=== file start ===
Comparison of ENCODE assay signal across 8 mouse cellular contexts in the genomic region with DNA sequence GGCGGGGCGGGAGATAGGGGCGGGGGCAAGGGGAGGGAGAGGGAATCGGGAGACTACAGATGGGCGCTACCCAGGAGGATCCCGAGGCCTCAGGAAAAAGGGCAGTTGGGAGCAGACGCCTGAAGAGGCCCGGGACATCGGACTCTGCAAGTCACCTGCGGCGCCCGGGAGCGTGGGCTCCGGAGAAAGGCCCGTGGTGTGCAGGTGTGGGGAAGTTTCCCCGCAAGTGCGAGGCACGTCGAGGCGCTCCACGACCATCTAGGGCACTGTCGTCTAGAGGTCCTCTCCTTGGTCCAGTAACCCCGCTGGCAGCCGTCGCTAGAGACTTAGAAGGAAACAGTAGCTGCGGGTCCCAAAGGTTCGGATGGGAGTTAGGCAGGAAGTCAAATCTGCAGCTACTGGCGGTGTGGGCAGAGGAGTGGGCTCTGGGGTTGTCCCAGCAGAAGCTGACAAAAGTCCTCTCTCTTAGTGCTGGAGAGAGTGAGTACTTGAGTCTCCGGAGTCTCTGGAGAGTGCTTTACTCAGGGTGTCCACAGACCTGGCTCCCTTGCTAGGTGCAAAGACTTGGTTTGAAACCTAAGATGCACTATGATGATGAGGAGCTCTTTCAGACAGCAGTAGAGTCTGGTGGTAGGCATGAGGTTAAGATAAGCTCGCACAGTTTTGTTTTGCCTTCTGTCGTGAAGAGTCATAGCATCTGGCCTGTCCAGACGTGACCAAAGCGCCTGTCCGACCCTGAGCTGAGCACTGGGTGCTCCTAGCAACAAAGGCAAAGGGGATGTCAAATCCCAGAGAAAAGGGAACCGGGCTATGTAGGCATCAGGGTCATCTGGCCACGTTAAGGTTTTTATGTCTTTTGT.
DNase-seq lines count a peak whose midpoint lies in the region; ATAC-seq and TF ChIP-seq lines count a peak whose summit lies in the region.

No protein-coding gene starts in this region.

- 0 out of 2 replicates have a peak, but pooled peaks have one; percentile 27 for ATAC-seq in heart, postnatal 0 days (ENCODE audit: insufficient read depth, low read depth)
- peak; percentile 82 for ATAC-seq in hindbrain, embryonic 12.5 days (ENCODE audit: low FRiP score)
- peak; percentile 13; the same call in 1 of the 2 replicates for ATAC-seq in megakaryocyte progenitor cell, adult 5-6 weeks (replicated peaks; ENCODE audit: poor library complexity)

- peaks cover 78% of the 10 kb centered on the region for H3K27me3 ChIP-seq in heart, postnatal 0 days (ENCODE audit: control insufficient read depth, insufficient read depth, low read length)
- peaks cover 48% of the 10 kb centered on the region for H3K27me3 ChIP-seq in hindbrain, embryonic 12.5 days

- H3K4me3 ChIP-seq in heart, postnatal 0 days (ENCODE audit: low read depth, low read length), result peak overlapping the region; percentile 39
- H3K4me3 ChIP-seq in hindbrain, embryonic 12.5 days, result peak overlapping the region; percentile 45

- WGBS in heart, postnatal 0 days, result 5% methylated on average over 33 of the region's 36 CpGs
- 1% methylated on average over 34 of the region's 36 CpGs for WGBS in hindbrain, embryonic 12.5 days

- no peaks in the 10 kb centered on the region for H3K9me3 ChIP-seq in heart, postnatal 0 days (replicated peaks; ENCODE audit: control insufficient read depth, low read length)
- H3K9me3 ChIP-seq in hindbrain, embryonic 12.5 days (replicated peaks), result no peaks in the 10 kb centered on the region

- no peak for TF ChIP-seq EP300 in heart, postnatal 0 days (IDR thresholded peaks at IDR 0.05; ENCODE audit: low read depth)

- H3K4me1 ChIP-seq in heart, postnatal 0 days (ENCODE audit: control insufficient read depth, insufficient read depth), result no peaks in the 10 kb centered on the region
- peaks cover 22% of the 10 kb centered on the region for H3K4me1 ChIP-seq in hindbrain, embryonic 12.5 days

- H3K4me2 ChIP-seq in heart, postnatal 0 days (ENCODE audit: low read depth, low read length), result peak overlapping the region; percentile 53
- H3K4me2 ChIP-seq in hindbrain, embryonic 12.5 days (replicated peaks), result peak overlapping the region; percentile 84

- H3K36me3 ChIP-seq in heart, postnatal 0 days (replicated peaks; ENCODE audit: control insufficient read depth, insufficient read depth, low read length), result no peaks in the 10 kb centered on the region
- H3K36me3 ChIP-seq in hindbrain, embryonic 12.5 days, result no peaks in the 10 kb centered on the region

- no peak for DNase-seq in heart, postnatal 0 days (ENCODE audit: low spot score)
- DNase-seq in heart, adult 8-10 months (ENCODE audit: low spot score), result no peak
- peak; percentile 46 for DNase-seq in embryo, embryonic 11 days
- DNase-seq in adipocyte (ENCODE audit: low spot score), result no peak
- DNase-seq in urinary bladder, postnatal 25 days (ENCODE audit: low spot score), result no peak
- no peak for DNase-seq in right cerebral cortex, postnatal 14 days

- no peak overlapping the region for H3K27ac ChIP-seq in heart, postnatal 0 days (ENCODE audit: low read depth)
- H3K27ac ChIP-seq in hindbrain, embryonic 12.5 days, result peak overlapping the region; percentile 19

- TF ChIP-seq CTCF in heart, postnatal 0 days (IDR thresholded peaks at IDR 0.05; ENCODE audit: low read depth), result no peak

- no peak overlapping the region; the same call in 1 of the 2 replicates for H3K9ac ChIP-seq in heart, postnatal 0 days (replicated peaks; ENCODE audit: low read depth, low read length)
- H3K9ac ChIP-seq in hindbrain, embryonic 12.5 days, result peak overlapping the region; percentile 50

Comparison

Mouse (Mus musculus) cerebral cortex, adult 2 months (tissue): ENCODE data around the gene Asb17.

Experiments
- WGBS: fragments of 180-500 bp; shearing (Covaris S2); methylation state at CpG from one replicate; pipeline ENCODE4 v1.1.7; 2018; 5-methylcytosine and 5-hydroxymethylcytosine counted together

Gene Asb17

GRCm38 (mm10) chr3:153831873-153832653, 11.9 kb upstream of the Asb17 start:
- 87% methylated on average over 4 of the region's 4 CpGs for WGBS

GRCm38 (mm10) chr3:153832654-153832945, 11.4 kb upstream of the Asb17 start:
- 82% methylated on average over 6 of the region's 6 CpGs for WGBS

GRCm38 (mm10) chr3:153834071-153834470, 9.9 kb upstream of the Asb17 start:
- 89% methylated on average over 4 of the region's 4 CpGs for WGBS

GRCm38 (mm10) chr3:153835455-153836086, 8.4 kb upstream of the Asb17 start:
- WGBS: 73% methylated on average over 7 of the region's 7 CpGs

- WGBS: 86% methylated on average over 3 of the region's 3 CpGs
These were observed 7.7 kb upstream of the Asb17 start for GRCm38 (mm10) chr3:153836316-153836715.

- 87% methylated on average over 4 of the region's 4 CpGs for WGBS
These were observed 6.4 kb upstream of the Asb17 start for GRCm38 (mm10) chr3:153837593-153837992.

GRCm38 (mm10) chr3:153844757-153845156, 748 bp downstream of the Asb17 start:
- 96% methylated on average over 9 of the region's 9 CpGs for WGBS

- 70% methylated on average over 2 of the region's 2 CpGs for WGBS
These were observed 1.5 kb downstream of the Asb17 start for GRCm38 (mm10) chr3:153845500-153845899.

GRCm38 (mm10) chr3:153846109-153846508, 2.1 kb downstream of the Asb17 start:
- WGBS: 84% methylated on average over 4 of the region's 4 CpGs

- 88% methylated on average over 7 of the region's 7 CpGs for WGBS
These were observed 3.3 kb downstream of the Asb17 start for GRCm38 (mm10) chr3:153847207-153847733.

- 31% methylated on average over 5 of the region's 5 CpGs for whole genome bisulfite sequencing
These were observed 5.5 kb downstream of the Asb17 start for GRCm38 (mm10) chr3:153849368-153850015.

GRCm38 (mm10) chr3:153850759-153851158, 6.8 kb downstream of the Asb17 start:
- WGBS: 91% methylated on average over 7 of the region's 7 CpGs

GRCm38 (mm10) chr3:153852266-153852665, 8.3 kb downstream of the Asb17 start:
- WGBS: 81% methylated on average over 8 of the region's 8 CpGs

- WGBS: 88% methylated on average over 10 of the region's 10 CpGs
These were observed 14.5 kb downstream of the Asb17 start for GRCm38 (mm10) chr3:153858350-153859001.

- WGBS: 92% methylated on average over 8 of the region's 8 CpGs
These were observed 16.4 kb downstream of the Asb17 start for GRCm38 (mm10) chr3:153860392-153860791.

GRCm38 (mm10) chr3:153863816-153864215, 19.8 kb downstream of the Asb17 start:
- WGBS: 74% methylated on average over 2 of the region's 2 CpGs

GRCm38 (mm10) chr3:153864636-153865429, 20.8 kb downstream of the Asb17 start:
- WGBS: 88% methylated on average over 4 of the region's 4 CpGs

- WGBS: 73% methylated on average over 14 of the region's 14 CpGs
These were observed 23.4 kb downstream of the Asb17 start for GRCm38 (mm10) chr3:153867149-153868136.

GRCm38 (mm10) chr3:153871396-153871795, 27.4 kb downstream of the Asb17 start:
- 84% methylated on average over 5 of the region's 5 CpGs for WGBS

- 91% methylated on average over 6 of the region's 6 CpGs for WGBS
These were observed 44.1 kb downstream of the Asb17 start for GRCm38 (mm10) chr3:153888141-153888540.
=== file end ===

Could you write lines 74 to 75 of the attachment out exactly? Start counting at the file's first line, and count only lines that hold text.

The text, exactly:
GRCm38 (mm10) chr3:153871396-153871795, 27.4 kb downstream of the Asb17 start:
- 84% methylated on average over 5 of the region's 5 CpGs for WGBS